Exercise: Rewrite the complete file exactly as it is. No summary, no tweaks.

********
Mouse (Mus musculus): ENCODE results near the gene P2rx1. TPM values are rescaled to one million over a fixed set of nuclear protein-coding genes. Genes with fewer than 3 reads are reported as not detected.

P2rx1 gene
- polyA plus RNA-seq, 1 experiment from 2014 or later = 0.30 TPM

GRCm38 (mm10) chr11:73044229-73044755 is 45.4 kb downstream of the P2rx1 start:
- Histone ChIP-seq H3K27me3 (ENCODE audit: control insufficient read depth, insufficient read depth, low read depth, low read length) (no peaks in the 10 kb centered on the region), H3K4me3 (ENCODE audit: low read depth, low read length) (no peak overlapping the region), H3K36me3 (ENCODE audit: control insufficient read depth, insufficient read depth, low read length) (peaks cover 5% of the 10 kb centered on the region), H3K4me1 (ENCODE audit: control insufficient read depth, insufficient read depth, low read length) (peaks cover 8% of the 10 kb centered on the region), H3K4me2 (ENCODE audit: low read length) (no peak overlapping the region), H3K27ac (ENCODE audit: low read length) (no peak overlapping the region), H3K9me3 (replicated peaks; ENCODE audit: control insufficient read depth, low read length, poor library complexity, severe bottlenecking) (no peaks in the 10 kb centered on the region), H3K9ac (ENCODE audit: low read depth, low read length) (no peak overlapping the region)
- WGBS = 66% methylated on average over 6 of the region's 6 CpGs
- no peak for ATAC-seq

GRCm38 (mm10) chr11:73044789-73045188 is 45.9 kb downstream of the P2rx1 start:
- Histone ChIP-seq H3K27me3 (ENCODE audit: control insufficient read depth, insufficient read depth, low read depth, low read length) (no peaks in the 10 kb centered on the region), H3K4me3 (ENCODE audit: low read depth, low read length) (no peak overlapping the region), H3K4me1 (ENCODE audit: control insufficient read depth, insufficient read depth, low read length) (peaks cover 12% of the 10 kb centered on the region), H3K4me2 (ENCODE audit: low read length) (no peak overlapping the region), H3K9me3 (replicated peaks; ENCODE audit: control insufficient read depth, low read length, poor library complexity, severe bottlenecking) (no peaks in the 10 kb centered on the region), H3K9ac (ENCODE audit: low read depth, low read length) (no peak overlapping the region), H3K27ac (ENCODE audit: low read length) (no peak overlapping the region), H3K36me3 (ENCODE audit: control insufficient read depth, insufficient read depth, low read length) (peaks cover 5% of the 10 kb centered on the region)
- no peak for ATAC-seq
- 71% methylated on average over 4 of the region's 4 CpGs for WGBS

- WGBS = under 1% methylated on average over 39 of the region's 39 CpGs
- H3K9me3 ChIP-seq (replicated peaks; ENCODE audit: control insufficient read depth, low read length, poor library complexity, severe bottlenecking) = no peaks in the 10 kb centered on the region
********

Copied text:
Mouse (Mus musculus): ENCODE results near the gene P2rx1. TPM values are rescaled to one million over a fixed set of nuclear protein-coding genes. Genes with fewer than 3 reads are reported as not detected.

P2rx1 gene
- polyA plus RNA-seq, 1 experiment from 2014 or later = 0.30 TPM

GRCm38 (mm10) chr11:73044229-73044755 is 45.4 kb downstream of the P2rx1 start:
- Histone ChIP-seq H3K27me3 (ENCODE audit: control insufficient read depth, insufficient read depth, low read depth, low read length) (no peaks in the 10 kb centered on the region), H3K4me3 (ENCODE audit: low read depth, low read length) (no peak overlapping the region), H3K36me3 (ENCODE audit: control insufficient read depth, insufficient read depth, low read length) (peaks cover 5% of the 10 kb centered on the region), H3K4me1 (ENCODE audit: control insufficient read depth, insufficient read depth, low read length) (peaks cover 8% of the 10 kb centered on the region), H3K4me2 (ENCODE audit: low read length) (no peak overlapping the region), H3K27ac (ENCODE audit: low read length) (no peak overlapping the region), H3K9me3 (replicated peaks; ENCODE audit: control insufficient read depth, low read length, poor library complexity, severe bottlenecking) (no peaks in the 10 kb centered on the region), H3K9ac (ENCODE audit: low read depth, low read length) (no peak overlapping the region)
- WGBS = 66% methylated on average over 6 of the region's 6 CpGs
- no peak for ATAC-seq

GRCm38 (mm10) chr11:73044789-73045188 is 45.9 kb downstream of the P2rx1 start:
- Histone ChIP-seq H3K27me3 (ENCODE audit: control insufficient read depth, insufficient read depth, low read depth, low read length) (no peaks in the 10 kb centered on the region), H3K4me3 (ENCODE audit: low read depth, low read length) (no peak overlapping the region), H3K4me1 (ENCODE audit: control insufficient read depth, insufficient read depth, low read length) (peaks cover 12% of the 10 kb centered on the region), H3K4me2 (ENCODE audit: low read length) (no peak overlapping the region), H3K9me3 (replicated peaks; ENCODE audit: control insufficient read depth, low read length, poor library complexity, severe bottlenecking) (no peaks in the 10 kb centered on the region), H3K9ac (ENCODE audit: low read depth, low read length) (no peak overlapping the region), H3K27ac (ENCODE audit: low read length) (no peak overlapping the region), H3K36me3 (ENCODE audit: control insufficient read depth, insufficient read depth, low read length) (peaks cover 5% of the 10 kb centered on the region)
- no peak for ATAC-seq
- 71% methylated on average over 4 of the region's 4 CpGs for WGBS

- WGBS = under 1% methylated on average over 39 of the region's 39 CpGs
- H3K9me3 ChIP-seq (replicated peaks; ENCODE audit: control insufficient read depth, low read length, poor library complexity, severe bottlenecking) = no peaks in the 10 kb centered on the region